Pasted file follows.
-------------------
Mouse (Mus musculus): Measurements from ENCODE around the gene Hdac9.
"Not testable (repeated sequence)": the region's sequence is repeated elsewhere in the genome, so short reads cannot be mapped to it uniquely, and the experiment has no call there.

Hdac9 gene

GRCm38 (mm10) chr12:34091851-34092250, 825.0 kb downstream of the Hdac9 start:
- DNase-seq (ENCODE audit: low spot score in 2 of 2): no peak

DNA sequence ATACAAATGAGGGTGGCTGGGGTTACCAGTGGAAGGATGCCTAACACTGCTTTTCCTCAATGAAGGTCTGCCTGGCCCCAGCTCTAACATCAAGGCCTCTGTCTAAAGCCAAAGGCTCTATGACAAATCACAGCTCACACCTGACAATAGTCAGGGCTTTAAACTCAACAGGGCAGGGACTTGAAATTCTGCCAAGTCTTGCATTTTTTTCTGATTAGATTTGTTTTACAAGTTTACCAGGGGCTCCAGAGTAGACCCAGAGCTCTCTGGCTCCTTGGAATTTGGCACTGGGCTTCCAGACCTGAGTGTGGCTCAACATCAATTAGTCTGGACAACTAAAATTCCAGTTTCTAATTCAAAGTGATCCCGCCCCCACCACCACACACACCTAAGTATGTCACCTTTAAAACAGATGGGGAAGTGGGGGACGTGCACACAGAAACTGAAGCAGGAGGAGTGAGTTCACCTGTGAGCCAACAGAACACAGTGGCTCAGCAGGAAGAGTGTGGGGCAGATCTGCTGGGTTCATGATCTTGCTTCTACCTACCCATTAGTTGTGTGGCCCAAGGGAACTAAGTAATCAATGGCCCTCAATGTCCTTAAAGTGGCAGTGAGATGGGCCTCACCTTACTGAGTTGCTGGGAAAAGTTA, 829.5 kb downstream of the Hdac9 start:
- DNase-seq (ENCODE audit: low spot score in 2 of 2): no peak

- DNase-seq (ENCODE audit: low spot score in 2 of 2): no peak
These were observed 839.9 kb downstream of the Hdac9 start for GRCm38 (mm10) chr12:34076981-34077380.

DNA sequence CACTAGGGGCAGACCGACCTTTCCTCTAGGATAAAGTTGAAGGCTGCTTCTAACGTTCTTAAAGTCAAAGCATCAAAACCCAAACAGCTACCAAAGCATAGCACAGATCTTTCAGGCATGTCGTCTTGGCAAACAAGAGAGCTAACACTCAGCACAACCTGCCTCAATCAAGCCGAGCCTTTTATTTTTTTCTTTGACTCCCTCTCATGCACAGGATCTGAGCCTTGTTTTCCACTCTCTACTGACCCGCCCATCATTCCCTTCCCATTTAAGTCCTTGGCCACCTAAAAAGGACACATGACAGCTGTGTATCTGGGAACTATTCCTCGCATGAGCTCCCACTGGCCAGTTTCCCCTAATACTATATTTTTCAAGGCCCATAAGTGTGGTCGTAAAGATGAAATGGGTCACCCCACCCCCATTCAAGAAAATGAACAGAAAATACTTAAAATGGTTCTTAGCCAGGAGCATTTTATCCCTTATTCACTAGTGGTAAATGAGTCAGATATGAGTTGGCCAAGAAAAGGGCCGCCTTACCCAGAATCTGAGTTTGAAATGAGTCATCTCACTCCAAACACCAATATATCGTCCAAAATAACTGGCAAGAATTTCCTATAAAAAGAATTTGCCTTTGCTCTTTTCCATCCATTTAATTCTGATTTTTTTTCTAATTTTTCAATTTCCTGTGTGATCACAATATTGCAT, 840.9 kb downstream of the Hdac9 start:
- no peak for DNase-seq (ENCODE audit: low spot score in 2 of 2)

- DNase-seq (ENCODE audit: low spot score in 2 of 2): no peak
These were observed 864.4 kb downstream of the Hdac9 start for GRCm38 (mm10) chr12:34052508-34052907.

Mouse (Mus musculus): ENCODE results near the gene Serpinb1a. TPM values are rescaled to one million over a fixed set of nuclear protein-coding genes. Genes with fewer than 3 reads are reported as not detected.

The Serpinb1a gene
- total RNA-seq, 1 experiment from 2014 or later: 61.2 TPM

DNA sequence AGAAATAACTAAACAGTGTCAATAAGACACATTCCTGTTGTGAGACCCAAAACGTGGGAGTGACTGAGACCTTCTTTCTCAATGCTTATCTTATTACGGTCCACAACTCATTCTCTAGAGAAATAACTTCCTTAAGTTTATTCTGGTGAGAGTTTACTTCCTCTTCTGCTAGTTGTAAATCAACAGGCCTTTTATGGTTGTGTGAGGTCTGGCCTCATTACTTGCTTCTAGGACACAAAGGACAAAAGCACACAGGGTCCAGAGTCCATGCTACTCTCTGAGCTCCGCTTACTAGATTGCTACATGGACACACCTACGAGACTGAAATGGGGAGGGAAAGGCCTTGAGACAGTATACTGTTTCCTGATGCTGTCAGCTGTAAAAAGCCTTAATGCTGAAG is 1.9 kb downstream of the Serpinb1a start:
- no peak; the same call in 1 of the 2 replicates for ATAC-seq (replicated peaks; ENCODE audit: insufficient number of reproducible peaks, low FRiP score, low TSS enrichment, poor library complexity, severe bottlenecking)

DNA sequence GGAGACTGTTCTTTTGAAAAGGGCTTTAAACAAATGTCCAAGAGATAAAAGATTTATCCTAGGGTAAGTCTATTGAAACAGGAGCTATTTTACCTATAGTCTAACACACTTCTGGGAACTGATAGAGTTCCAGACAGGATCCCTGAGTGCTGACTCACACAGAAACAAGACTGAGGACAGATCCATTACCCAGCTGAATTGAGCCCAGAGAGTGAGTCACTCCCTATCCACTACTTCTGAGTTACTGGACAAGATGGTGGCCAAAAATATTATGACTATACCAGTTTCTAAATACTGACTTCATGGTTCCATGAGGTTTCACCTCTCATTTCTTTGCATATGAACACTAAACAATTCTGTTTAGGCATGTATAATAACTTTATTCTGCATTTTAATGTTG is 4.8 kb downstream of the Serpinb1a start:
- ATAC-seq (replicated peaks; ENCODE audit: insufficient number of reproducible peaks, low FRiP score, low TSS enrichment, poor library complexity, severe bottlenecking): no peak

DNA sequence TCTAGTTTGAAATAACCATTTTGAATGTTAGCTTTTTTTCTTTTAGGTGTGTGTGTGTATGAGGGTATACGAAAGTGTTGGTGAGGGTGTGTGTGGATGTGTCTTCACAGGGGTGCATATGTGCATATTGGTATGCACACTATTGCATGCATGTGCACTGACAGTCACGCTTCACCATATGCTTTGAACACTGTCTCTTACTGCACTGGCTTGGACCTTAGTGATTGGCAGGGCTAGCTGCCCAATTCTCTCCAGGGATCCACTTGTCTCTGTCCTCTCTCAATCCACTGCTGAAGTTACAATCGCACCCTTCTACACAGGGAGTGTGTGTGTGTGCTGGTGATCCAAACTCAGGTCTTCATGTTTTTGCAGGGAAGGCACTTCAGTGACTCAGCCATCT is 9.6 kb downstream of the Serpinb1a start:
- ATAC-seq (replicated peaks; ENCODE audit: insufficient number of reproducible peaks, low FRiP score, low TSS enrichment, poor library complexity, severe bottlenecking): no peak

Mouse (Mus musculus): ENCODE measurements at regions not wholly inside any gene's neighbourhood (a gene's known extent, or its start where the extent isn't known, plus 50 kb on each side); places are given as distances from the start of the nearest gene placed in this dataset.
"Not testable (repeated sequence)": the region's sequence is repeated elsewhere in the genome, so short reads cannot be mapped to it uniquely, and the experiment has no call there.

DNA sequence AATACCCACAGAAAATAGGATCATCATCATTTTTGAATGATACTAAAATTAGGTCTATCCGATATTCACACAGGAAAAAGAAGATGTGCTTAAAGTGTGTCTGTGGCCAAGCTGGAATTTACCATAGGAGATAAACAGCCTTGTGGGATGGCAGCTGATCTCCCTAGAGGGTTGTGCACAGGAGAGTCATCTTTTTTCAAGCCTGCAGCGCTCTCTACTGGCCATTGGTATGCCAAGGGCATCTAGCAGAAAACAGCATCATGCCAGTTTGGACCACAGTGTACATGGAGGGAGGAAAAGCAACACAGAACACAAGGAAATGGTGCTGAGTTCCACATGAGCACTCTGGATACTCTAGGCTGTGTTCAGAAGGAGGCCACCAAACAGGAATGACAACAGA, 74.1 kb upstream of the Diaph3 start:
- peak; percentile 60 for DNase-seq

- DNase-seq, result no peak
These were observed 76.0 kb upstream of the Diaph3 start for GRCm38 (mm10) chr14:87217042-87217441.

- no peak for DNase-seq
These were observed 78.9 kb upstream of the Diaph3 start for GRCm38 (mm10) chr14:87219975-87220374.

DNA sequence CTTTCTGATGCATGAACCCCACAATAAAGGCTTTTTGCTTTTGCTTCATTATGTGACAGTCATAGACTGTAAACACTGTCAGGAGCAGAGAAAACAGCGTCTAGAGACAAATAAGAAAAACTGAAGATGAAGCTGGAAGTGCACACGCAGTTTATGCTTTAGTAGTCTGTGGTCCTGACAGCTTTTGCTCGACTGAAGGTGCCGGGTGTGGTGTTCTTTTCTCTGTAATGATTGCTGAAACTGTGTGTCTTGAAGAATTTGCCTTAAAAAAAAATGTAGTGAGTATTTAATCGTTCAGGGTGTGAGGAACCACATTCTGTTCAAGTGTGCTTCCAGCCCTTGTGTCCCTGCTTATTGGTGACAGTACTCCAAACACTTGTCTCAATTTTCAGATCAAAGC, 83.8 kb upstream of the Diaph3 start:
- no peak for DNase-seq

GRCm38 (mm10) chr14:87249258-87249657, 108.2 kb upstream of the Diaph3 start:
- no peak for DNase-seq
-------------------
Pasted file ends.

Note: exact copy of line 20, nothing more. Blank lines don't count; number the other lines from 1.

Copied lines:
- ATAC-seq (replicated peaks; ENCODE audit: insufficient number of reproducible peaks, low FRiP score, low TSS enrichment, poor library complexity, severe bottlenecking): no peak